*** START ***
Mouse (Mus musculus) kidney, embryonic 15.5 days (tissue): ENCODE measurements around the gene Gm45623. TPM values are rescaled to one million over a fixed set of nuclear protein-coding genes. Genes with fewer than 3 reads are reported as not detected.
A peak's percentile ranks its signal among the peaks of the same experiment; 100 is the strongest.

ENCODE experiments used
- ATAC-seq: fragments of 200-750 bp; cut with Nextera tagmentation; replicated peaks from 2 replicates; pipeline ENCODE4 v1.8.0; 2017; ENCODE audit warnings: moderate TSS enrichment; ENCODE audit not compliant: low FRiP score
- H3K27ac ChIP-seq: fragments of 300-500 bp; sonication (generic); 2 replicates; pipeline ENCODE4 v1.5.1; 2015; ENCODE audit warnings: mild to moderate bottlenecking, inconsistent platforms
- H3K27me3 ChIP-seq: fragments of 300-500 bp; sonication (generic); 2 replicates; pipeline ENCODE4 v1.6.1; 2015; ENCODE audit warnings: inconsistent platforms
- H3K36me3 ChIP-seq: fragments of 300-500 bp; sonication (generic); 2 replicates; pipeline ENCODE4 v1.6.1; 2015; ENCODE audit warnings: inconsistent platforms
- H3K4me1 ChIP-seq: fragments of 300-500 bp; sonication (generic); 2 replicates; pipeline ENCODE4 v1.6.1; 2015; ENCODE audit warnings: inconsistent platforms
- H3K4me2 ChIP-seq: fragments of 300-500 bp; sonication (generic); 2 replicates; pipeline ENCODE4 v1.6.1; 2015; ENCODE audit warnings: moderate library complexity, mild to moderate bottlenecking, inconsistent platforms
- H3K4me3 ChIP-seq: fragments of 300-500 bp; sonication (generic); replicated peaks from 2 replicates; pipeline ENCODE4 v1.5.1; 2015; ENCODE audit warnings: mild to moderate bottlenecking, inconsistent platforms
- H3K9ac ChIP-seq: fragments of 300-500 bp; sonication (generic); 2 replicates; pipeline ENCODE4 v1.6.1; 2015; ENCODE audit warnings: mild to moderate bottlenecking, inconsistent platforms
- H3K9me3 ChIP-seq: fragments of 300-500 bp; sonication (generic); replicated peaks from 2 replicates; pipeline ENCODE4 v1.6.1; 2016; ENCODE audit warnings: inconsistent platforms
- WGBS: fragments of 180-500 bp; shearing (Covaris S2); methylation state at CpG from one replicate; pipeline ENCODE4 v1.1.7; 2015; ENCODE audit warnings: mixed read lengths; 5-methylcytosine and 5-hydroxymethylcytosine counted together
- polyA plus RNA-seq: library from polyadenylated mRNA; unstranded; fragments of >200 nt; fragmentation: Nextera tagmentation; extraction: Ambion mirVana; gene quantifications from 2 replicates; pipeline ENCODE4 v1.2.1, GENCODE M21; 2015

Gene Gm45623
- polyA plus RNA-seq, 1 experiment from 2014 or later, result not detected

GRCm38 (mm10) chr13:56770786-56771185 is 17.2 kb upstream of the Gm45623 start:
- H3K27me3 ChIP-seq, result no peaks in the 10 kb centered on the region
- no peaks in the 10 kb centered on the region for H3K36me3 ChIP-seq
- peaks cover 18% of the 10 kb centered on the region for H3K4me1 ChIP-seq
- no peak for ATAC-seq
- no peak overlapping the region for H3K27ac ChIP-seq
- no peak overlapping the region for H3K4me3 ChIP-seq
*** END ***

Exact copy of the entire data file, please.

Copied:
Mouse (Mus musculus) kidney, embryonic 15.5 days (tissue): ENCODE measurements around the gene Gm45623. TPM values are rescaled to one million over a fixed set of nuclear protein-coding genes. Genes with fewer than 3 reads are reported as not detected.
A peak's percentile ranks its signal among the peaks of the same experiment; 100 is the strongest.

ENCODE experiments used
- ATAC-seq: fragments of 200-750 bp; cut with Nextera tagmentation; replicated peaks from 2 replicates; pipeline ENCODE4 v1.8.0; 2017; ENCODE audit warnings: moderate TSS enrichment; ENCODE audit not compliant: low FRiP score
- H3K27ac ChIP-seq: fragments of 300-500 bp; sonication (generic); 2 replicates; pipeline ENCODE4 v1.5.1; 2015; ENCODE audit warnings: mild to moderate bottlenecking, inconsistent platforms
- H3K27me3 ChIP-seq: fragments of 300-500 bp; sonication (generic); 2 replicates; pipeline ENCODE4 v1.6.1; 2015; ENCODE audit warnings: inconsistent platforms
- H3K36me3 ChIP-seq: fragments of 300-500 bp; sonication (generic); 2 replicates; pipeline ENCODE4 v1.6.1; 2015; ENCODE audit warnings: inconsistent platforms
- H3K4me1 ChIP-seq: fragments of 300-500 bp; sonication (generic); 2 replicates; pipeline ENCODE4 v1.6.1; 2015; ENCODE audit warnings: inconsistent platforms
- H3K4me2 ChIP-seq: fragments of 300-500 bp; sonication (generic); 2 replicates; pipeline ENCODE4 v1.6.1; 2015; ENCODE audit warnings: moderate library complexity, mild to moderate bottlenecking, inconsistent platforms
- H3K4me3 ChIP-seq: fragments of 300-500 bp; sonication (generic); replicated peaks from 2 replicates; pipeline ENCODE4 v1.5.1; 2015; ENCODE audit warnings: mild to moderate bottlenecking, inconsistent platforms
- H3K9ac ChIP-seq: fragments of 300-500 bp; sonication (generic); 2 replicates; pipeline ENCODE4 v1.6.1; 2015; ENCODE audit warnings: mild to moderate bottlenecking, inconsistent platforms
- H3K9me3 ChIP-seq: fragments of 300-500 bp; sonication (generic); replicated peaks from 2 replicates; pipeline ENCODE4 v1.6.1; 2016; ENCODE audit warnings: inconsistent platforms
- WGBS: fragments of 180-500 bp; shearing (Covaris S2); methylation state at CpG from one replicate; pipeline ENCODE4 v1.1.7; 2015; ENCODE audit warnings: mixed read lengths; 5-methylcytosine and 5-hydroxymethylcytosine counted together
- polyA plus RNA-seq: library from polyadenylated mRNA; unstranded; fragments of >200 nt; fragmentation: Nextera tagmentation; extraction: Ambion mirVana; gene quantifications from 2 replicates; pipeline ENCODE4 v1.2.1, GENCODE M21; 2015

Gene Gm45623
- polyA plus RNA-seq, 1 experiment from 2014 or later, result not detected

GRCm38 (mm10) chr13:56770786-56771185 is 17.2 kb upstream of the Gm45623 start:
- H3K27me3 ChIP-seq, result no peaks in the 10 kb centered on the region
- no peaks in the 10 kb centered on the region for H3K36me3 ChIP-seq
- peaks cover 18% of the 10 kb centered on the region for H3K4me1 ChIP-seq
- no peak for ATAC-seq
- no peak overlapping the region for H3K27ac ChIP-seq
- no peak overlapping the region for H3K4me3 ChIP-seq